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Metal-free carbon-based oxygen bi-functional electrocatalysts for rechargeable metal-air battery applications

Shin, Juhun; (2022) Metal-free carbon-based oxygen bi-functional electrocatalysts for rechargeable metal-air battery applications. Doctoral thesis (Ph.D), UCL (University College London). Green open access

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Abstract

With rapid advancements in mobile systems and vehicles, there is an increasing expectation of performances for energy storage/conversion devices each year. New technologies such as metal-air batteries and fuel-cells have gained much attention as better substitutes of currently widely used batteries and fossil fuels however it is crucial to improve the sluggish oxygen kinetics occurring on the surface of the electrodes of these devices. Abstaining from using scarce noble-metal containing species, this thesis outlines syntheses and electrocatalytic performances of non-metal carbon-based materials as oxygen electrocatalysts for possible cost-effective cathode candidates in metal-air batteries. To explore a different synthesis approach of graphene-like carbon material, as to a harsh acid oxidation preparation method, oxygen electrocatalysts were obtained via high temperature (>700 °C) graphitisation of glucose and dicyandiamide. Pores created during polymerisation and the nitrogen species (pyridinic, pyrrolic, and graphitic) increased catalytically active sites on as prepared graphitic carbons. Annealing temperature was varied to study the effect of the ratio of N-dopant species, and the concentration of carbon defects as a function of the annealing temperature. Increasing the number of active sites whilst preserving electronic conductivity is challenging, but crucial to enhancing electrocatalysts’ performances. Heteroatom-doped ‘carbon dots’, quasi-spherical carbon particles with size of less than 20 nm, were enriched on the surface of graphene substrates to maximise catalytically available active sites. Embedding carbon dots (with many N and S dopant species) provide many catalytically active sites for each defect site compared to direct heteroatom doping. Dual heteroatom-doped carbon dots embedded graphene catalysts, NS-CD@gf_a900 exhibited significantly high catalytic performances of 7.71 mA cm-2 at 1600 rpm and only 0.91 V overpotential for oxygen bi-functional reactions; even close to noble-metal Pt/C and Ir/C counterparts (0.77 V) as a result of the effect of many available catalytic sites and the synergistic behaviour of the dopants to the electronic structures. An alternative to the traditional method of 2D carbon preparation via exfoliation and oxidation using harsh chemicals is via a bottom-up approach of forming carbon polymers. Pyrene, a polycyclic aromatic carbon with a four fused benzene-ring structure, was rationally selected as the building block for the formation of carbon substrate via a Friedel-Craft acylation mechanism. There was a significant increase in measured pore volume in the nano-range and throughout, compared to other carbon polymers and graphene samples, which can enhance the gas/ion diffusion mechanism. Nitrogen and sulphur doping with high temperature annealing at 900 °C resulted in a highly porous carbon substrate that exhibited comparable electrocatalytic performances to the Pt/C electrocatalyst.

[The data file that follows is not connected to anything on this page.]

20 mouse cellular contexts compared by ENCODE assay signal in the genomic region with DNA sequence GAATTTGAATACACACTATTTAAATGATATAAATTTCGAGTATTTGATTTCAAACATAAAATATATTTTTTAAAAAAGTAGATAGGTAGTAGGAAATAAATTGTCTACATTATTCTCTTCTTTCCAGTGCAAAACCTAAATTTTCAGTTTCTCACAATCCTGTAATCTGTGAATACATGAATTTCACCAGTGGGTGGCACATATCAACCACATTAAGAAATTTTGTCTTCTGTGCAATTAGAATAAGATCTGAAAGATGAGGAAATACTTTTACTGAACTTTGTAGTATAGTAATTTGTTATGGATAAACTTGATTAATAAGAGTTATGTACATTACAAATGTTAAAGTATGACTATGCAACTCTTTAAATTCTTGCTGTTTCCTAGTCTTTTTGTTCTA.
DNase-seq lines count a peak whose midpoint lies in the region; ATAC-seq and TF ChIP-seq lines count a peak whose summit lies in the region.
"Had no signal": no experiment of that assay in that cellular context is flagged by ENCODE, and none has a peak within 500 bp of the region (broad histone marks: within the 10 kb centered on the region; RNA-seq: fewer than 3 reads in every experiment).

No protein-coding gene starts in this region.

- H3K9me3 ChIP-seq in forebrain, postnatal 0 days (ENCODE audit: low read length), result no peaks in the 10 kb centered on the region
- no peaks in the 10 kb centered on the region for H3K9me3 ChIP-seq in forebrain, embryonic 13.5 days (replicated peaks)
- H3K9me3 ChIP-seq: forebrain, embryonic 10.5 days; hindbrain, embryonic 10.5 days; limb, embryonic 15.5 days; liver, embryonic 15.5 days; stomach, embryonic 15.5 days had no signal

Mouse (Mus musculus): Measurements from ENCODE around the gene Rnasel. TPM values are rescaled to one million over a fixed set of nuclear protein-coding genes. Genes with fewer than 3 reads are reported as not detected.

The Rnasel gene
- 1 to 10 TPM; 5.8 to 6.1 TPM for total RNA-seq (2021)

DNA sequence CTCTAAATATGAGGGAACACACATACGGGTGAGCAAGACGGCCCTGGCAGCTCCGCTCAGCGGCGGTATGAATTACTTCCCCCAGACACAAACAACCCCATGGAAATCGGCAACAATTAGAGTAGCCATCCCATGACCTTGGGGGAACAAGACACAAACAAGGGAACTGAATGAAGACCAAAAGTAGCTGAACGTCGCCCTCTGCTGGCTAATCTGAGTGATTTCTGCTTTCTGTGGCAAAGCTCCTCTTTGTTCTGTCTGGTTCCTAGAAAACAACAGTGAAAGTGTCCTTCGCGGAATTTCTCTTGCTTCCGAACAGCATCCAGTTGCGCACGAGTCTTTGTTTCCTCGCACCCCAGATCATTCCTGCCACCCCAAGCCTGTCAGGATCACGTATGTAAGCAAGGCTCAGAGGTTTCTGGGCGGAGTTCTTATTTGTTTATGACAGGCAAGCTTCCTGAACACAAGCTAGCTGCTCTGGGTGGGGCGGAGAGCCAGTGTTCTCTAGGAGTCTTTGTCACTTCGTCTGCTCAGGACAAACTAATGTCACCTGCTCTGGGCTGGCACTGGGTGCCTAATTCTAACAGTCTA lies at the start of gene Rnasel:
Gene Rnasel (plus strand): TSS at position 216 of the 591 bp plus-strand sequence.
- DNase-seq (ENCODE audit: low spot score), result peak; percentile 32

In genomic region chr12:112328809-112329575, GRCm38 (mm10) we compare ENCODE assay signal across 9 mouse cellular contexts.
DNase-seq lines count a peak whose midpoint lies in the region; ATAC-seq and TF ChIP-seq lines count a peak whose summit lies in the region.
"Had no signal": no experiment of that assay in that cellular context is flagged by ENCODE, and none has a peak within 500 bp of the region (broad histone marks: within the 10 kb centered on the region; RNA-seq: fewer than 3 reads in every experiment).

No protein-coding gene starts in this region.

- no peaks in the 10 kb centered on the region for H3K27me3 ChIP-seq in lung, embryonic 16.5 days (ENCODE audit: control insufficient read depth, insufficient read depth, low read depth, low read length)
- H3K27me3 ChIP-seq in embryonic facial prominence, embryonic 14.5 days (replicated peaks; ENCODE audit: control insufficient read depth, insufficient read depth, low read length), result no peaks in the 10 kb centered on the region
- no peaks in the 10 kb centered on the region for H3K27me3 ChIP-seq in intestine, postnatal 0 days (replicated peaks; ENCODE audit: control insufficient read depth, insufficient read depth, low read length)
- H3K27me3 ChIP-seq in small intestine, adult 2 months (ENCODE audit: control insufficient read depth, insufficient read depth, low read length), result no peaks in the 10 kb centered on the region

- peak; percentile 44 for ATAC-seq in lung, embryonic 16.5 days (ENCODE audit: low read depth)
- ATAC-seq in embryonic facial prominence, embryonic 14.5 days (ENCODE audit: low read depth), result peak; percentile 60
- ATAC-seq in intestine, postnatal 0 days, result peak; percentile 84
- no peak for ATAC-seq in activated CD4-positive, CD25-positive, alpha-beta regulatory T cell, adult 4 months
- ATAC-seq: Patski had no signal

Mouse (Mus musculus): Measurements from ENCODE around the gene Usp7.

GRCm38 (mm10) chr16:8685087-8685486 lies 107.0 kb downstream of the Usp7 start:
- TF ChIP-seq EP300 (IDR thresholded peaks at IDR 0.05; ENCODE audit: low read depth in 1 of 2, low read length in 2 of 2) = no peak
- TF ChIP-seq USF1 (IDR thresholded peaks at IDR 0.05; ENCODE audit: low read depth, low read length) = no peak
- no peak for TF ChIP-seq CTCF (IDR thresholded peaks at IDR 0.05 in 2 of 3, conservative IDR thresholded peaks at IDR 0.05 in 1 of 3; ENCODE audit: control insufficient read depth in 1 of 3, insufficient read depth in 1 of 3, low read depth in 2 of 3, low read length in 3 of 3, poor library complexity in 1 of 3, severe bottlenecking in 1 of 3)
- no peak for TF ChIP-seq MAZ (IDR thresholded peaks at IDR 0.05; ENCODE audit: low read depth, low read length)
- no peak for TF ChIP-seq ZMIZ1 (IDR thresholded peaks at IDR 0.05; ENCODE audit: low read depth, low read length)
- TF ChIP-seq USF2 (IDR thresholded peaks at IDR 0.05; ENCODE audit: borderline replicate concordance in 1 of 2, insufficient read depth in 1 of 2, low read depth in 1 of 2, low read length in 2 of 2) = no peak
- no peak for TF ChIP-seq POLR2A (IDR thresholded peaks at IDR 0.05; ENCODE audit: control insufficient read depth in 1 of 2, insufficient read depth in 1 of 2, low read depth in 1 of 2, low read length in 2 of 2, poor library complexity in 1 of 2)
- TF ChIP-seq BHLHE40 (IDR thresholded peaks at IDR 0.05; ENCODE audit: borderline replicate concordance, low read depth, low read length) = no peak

Type: Thesis (Doctoral)
Qualification: Ph.D
Title: Metal-free carbon-based oxygen bi-functional electrocatalysts for rechargeable metal-air battery applications
Open access status: An open access version is available from UCL Discovery
Language: English
Additional information: Copyright © The Author 2022. Original content in this thesis is licensed under the terms of the Creative Commons Attribution-NonCommercial 4.0 International (CC BY-NC 4.0) Licence (https://creativecommons.org/licenses/by-nc/4.0/). Any third-party copyright material present remains the property of its respective owner(s) and is licensed under its existing terms. Access may initially be restricted at the author’s request.
UCL classification: UCL > Provost and Vice Provost Offices > UCL BEAMS > Faculty of Maths and Physical Sciences
UCL > Provost and Vice Provost Offices > UCL BEAMS > Faculty of Maths and Physical Sciences > Dept of Chemistry
UCL > Provost and Vice Provost Offices > UCL BEAMS
UCL
URI: https://discovery.ucl.ac.uk/id/eprint/10156174
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